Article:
Ilana Seff’s research agenda focuses on improving the lives of vulnerable and marginalized populations across the globe using evidence-based solutions. Her broad research experience and interests include the prevention of violence against women and girls, particularly in humanitarian settings, social norms related to violence, and the psychosocial well-being and mental health of refugees and displaced populations.
Seff’s work employs mixed-methods approaches to evaluate and inform interventions, emphasizing the importance of coupling qualitative insights with innovative and valid quantitative measures. Current projects include: a UNICEF study that examines how women and girls’ safety, wellbeing, and access to services have been affected by COVID-19 in Italy, Iraq, Guatemala, Brazil, and Zimbabwe; Sibling Support for Adolescent Girls in Emergencies (SSAGE), a family-focused intervention to improve family functioning and shift gender norms in northern Nigeria, Jordan and Niger; and the Study of Adolescent Lives after Migration to America (SALaMA), which aims to assess the psychosocial well-being of and best practice supports for adolescents resettled to the US from Arab-majority countries.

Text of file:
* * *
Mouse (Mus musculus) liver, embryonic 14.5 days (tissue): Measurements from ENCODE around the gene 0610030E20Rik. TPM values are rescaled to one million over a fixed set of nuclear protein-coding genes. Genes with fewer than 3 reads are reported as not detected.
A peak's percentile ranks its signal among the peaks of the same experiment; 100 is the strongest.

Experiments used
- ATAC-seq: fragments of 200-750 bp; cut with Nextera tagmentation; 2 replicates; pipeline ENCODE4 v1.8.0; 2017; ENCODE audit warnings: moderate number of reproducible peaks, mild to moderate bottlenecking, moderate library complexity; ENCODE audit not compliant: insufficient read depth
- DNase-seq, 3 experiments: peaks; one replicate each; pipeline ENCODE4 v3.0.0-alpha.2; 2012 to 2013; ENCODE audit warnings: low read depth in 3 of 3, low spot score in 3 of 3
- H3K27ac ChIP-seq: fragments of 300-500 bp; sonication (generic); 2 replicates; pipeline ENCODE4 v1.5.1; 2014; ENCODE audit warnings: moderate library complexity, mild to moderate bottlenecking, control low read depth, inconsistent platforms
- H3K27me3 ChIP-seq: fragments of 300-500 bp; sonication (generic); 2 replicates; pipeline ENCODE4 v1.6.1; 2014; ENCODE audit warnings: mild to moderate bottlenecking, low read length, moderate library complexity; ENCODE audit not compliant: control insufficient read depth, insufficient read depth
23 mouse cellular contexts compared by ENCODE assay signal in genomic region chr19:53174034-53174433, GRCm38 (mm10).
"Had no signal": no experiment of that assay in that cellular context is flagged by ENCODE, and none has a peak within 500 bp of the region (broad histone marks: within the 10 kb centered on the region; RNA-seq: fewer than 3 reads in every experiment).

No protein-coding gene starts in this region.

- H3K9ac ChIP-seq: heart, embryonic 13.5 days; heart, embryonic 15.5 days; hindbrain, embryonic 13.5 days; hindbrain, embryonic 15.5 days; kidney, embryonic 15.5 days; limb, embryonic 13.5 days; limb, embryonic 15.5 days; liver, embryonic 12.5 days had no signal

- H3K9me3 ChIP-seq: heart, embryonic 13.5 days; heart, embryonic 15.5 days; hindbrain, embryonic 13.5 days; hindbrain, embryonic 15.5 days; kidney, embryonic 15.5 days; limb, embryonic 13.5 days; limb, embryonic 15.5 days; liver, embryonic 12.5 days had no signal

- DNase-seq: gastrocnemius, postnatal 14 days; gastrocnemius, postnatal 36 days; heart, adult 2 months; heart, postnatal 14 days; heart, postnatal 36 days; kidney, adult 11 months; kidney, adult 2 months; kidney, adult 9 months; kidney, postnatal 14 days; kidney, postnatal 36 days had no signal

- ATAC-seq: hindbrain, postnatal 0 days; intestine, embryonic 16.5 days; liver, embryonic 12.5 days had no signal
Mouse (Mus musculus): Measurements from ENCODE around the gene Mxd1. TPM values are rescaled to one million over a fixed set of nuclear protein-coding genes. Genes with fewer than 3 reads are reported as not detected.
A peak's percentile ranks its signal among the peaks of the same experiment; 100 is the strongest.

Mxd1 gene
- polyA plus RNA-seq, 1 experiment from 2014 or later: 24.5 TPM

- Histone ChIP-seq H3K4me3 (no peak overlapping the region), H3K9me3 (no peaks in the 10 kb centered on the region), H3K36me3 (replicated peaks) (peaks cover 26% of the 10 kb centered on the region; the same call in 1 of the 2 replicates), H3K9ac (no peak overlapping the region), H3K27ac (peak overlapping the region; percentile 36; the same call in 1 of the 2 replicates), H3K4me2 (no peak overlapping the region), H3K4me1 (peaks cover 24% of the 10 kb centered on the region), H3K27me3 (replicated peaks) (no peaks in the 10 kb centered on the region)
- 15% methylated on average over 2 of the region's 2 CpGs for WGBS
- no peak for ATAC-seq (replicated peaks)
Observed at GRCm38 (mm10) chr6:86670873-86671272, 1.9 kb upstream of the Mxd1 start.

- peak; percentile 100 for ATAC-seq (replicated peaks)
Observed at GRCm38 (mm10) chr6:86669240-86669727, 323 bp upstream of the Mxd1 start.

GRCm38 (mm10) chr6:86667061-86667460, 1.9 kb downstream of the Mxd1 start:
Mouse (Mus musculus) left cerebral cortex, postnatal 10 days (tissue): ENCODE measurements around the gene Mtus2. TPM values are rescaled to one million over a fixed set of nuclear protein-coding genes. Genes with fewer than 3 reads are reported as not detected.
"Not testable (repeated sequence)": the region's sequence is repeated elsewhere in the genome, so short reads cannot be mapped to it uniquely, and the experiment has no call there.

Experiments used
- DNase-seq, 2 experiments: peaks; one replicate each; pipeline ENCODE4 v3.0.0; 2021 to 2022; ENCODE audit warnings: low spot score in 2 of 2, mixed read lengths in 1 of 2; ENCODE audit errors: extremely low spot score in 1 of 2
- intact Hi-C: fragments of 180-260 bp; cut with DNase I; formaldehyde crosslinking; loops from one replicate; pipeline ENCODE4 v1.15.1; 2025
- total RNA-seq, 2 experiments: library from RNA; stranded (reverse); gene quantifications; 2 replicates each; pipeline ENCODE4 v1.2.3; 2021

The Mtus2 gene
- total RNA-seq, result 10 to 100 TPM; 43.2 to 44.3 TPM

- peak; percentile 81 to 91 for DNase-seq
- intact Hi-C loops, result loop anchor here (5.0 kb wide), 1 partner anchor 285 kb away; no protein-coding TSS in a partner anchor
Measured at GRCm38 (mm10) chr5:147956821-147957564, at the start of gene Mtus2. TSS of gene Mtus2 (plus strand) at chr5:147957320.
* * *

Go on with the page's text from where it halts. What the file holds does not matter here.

Seff received her DrPH in Global Health and Humanitarian Systems from the Mailman School of Public Health at Columbia University, and an MPH from the Milken Institute School of Public Health at George Washington University.
In The News
Stark, Seff Work to Adapt Refugee Tool to Measure Self-Reliance of Ukrainian Refugees
February 29, 2024
Study of Migrant Teens Points to Need for Support in Challenging Times and Highlights Resilience
November 27, 2023
Gender-Based Violence Among Refugee Women Increased During COVID
March 9, 2022
Adolescents Living in U.S. But Born Elsewhere Have Higher Rates of Suicide Ideation
August 27, 2021
Self-Reliance Index Offers Opportunity to Track Sustainable, Longer-Term Progress for Refugees
July 19, 2021